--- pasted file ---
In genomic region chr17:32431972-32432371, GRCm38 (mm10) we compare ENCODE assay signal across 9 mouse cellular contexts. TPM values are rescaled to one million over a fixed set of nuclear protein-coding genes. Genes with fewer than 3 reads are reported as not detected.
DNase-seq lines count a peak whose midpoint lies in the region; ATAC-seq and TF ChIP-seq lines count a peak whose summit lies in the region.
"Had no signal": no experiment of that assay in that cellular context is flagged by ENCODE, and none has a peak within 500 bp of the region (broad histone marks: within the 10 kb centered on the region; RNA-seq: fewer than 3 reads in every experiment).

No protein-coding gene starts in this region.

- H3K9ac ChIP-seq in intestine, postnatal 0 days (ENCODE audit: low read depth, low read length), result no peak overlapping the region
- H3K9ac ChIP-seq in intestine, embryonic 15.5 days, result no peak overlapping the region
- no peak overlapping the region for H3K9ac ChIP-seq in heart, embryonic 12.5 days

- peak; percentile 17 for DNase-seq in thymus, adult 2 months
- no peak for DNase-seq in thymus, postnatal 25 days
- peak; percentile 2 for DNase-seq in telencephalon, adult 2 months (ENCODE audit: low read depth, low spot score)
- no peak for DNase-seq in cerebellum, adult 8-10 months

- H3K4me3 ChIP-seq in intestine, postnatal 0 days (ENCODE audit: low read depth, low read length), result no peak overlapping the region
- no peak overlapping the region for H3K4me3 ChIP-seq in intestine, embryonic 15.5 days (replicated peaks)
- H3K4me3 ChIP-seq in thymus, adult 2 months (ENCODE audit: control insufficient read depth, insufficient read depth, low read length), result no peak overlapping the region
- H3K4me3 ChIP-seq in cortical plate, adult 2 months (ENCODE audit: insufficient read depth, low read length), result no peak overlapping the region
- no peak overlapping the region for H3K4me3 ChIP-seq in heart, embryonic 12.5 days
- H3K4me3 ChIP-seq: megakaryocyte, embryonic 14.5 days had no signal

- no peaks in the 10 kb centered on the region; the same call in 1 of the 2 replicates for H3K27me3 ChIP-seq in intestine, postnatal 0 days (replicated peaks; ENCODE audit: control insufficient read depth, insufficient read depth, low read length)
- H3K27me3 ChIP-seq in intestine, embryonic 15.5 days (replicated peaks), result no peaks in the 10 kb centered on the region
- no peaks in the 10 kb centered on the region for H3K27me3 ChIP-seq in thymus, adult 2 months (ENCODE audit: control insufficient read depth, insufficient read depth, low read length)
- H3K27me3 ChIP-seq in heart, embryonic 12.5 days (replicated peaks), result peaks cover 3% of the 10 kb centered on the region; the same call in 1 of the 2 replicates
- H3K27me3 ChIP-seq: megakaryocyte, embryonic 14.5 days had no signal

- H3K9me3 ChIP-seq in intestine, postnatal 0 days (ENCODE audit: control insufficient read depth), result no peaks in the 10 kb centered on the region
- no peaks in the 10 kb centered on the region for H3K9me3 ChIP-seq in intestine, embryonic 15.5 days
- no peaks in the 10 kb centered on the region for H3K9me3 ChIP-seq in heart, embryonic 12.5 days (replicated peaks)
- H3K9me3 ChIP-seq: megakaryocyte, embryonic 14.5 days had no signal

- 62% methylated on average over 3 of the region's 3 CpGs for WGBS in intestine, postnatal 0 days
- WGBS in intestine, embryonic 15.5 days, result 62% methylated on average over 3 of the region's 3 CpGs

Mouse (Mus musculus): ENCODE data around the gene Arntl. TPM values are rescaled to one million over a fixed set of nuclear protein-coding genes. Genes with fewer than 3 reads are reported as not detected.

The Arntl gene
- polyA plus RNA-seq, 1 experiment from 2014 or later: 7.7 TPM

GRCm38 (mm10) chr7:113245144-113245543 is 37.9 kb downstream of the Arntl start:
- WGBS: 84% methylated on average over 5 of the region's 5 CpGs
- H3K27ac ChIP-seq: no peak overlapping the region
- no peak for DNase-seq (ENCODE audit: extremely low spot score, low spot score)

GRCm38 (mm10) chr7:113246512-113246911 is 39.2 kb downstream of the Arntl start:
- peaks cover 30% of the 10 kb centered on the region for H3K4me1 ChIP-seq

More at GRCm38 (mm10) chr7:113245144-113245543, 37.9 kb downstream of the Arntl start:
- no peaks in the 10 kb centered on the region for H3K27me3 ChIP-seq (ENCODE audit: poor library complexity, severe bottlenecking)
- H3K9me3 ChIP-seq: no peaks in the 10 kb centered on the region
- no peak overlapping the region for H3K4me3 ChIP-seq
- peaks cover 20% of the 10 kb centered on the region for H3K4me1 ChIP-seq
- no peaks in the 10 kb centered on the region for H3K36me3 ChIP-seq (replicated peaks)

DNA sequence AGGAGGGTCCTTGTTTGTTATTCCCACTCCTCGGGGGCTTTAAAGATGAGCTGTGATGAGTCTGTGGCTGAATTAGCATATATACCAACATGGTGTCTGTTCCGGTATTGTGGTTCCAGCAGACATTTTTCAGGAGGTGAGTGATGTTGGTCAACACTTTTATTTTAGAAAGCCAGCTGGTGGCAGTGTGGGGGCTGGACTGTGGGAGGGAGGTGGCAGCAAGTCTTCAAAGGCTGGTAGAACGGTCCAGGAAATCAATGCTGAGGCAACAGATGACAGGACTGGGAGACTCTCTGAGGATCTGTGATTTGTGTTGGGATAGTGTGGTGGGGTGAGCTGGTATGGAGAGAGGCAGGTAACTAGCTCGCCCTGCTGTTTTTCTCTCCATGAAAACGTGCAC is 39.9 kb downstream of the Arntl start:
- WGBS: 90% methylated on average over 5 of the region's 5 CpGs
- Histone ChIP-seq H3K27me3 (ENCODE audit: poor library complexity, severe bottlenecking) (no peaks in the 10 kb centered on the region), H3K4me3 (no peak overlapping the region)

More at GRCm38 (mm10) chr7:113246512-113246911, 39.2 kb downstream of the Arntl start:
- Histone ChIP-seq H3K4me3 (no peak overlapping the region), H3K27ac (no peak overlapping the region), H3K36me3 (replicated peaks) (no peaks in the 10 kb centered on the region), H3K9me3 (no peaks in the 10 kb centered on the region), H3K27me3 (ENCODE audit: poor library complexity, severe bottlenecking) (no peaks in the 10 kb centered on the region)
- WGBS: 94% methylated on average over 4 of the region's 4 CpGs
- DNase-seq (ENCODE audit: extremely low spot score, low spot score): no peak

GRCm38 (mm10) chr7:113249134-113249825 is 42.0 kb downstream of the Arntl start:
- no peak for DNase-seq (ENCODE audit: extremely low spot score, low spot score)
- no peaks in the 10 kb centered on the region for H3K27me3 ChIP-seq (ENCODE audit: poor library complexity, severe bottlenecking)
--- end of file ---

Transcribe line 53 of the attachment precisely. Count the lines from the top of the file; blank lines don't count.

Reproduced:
- no peaks in the 10 kb centered on the region for H3K27me3 ChIP-seq (ENCODE audit: poor library complexity, severe bottlenecking)